wheels fighting it out like lionesses protecting their cubs. It’s a show you
don’t want to miss.
Former USA Criterium Champ Nicole Freedman (Team Basis)
will have her work cut out for her on a typical fast day at this race, super
quick at the finishTina Pic. Local Becky Quinn (South Bay Wheelmen) and member
of the National team, winner last year will be out to collect a double,
Katrina Grove (Rona Equipe) fresh from wins in the Midwest
and Eastern circuit will surely make her presence felt, racing against former
team mate at TMobile Amber Neben. The field includes many Pro women and local
Elite teams who make the So Cal area their home turf so there will be no easy
victory when the Cycling Gods sort ‘em out on the course.
Womens Start List (not complete at publication)
Team Basis: Nicole Freedman, Lauren Gaffney, Nicole Wangsa, Jessica
Genesis Scuba: Rook Campbell, Tina Pic, Kori Seehaffer,
TMobile: Amber Neben, Stacey Peters, Dotsie Cowden, Lynn Gaggioli
Victory Brewing: Gina Grain,
Red 5 Racing: Jennifer Stevens, Pam Schuster, Tamara Gonzales, Kelly
Finn, Laura Erker, Jennifer Eyerman, Nadine Bruhn, April Andersen,
Velo Bella: Erin Alders, Sarah Kerlin, Brenda Lyons,
South Bay Wheelmen: Becky Quinn.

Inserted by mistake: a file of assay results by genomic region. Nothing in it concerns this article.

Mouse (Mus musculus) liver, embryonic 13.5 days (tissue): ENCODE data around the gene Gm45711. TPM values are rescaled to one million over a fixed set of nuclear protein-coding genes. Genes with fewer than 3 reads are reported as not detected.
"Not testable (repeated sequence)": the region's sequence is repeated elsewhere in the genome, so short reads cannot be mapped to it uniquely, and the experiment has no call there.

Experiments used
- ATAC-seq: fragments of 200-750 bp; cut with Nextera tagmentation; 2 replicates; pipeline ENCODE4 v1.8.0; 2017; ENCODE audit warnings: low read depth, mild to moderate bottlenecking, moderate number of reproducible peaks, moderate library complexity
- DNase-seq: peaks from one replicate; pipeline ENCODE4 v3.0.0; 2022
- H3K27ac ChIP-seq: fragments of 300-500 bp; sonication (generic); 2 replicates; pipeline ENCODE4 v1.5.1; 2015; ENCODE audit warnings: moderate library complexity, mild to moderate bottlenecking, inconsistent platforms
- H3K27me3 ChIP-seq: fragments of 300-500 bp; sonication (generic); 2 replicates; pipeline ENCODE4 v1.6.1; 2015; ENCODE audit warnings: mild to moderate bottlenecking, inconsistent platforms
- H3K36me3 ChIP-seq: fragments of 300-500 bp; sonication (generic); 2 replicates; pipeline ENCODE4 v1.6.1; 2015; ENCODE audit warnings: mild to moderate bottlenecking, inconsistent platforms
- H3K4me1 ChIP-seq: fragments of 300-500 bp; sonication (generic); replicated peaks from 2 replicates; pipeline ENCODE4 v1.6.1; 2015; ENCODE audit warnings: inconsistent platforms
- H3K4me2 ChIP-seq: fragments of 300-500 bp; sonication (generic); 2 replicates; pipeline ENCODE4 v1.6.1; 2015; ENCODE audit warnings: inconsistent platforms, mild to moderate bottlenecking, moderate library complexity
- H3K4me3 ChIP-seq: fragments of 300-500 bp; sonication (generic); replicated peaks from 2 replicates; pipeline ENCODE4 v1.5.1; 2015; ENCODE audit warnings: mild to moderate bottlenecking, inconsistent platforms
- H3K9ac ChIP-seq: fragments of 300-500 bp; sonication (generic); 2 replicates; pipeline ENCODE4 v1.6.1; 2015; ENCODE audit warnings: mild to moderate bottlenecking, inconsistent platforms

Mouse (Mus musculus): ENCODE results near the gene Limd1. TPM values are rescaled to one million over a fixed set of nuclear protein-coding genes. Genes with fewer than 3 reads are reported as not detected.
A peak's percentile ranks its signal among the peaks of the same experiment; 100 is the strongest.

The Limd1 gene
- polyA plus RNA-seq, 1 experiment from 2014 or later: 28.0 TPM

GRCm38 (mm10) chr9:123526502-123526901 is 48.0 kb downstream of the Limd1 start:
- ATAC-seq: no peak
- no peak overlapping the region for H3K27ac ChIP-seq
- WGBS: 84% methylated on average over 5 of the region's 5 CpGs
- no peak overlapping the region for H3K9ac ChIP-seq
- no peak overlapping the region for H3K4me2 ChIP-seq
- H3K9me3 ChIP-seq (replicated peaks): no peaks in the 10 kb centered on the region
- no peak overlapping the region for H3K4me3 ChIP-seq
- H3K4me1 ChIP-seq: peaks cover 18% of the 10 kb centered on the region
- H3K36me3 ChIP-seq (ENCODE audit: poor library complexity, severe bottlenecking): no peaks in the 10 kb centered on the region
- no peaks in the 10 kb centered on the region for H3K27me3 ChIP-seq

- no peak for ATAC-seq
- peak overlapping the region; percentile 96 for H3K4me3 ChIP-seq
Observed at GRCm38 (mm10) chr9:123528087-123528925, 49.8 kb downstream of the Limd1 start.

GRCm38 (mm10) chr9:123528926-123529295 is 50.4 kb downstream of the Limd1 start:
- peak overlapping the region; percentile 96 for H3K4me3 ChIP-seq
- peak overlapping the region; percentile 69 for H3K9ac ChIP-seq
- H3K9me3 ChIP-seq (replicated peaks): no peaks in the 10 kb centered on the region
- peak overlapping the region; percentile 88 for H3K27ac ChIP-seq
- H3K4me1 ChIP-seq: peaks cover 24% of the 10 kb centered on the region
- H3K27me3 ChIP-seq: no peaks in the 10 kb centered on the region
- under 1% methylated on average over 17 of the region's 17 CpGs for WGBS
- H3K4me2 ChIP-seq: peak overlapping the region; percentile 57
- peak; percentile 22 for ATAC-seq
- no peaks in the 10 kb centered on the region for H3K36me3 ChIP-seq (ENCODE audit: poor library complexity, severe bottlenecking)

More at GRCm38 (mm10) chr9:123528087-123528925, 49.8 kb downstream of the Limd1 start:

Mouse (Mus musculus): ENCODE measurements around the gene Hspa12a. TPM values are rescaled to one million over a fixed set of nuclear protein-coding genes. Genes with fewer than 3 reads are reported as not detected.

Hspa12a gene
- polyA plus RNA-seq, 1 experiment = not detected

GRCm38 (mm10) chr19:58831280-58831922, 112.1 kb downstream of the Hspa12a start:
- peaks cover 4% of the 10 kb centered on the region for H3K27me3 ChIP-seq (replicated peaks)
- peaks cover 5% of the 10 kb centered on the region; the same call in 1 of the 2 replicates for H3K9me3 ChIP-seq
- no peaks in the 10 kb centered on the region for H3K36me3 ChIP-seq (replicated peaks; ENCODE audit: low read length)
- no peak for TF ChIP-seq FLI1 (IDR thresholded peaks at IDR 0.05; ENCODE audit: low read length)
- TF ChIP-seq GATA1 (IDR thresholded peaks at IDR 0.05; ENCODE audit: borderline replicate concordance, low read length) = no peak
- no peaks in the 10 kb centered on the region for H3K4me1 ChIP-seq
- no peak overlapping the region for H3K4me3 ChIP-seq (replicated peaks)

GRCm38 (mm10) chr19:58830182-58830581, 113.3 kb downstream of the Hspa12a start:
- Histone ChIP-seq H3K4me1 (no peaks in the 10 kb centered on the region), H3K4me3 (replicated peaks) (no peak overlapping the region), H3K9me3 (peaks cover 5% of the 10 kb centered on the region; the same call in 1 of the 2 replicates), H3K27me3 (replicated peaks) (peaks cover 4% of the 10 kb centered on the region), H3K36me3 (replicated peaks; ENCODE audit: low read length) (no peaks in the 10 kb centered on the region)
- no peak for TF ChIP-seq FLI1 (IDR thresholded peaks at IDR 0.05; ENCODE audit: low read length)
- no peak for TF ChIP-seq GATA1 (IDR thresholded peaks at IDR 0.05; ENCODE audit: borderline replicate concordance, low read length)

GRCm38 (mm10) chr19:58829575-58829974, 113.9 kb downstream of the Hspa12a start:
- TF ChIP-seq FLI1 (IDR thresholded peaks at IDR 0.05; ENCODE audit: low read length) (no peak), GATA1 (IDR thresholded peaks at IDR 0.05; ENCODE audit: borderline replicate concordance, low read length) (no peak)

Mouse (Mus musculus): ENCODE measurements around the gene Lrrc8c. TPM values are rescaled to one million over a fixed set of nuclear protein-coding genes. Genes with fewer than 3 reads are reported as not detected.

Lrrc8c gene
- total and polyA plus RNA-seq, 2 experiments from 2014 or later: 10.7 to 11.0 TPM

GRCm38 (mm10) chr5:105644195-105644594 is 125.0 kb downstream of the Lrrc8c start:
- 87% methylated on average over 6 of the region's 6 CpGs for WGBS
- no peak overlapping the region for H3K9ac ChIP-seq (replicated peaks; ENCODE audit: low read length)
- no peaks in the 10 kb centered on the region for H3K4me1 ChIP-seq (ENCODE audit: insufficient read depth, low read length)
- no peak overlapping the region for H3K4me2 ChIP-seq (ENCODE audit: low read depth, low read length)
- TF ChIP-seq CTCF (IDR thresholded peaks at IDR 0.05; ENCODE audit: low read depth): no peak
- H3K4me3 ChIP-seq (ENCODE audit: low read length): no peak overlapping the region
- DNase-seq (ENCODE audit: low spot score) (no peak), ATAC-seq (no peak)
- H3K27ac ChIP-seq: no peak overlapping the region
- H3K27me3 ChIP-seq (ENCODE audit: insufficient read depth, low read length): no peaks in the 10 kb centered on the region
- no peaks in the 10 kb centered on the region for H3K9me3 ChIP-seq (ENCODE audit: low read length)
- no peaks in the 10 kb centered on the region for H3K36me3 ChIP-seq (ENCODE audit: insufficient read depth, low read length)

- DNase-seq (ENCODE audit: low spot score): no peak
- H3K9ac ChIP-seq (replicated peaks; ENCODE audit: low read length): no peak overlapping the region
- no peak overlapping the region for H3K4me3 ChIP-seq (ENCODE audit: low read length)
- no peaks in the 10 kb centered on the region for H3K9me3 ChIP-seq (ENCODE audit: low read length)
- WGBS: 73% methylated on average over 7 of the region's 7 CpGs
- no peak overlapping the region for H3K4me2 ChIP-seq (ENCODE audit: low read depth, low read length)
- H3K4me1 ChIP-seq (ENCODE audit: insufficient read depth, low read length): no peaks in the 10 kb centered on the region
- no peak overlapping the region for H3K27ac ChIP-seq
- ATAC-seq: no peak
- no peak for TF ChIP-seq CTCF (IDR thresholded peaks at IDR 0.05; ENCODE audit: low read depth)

Rona: Katrina Grove
La Grange: Nicole Brandt, Catherine Powers, Desira
Remembering 43 years ago and a Salute to a Local Hero
The morning fog was drifting across the course when I and 5
other Junior novices lined up for the first Manhattan Beach Grand Prix in 1961.
I was 15 ˝ and been riding for six months on my full Campy Condor bike. I knew
the course as I lived with my family only blocks away and had ridden it in
preparation for my debut that day.
The starters gun went off and the six of us launched
ourselves forward, I fumbled with my toe clips at the start and had to chase to
make up the first fifty yards to our small Peloton.
The race was 4 laps, the first was ok, I was well within my
zone, the second lap the speed went up as one of the riders attacked at the
short 7% climb, I was dropped by a few feet but managed to catch on quickly as
the others negotiated the wet railroad tracks that I had long ago learned to
handle at speed.
The speed picked up as another rider attacked on the back
stretch across the rollers and into the wind it was a foolhardy move and we
pulled him back by the turn before the finish.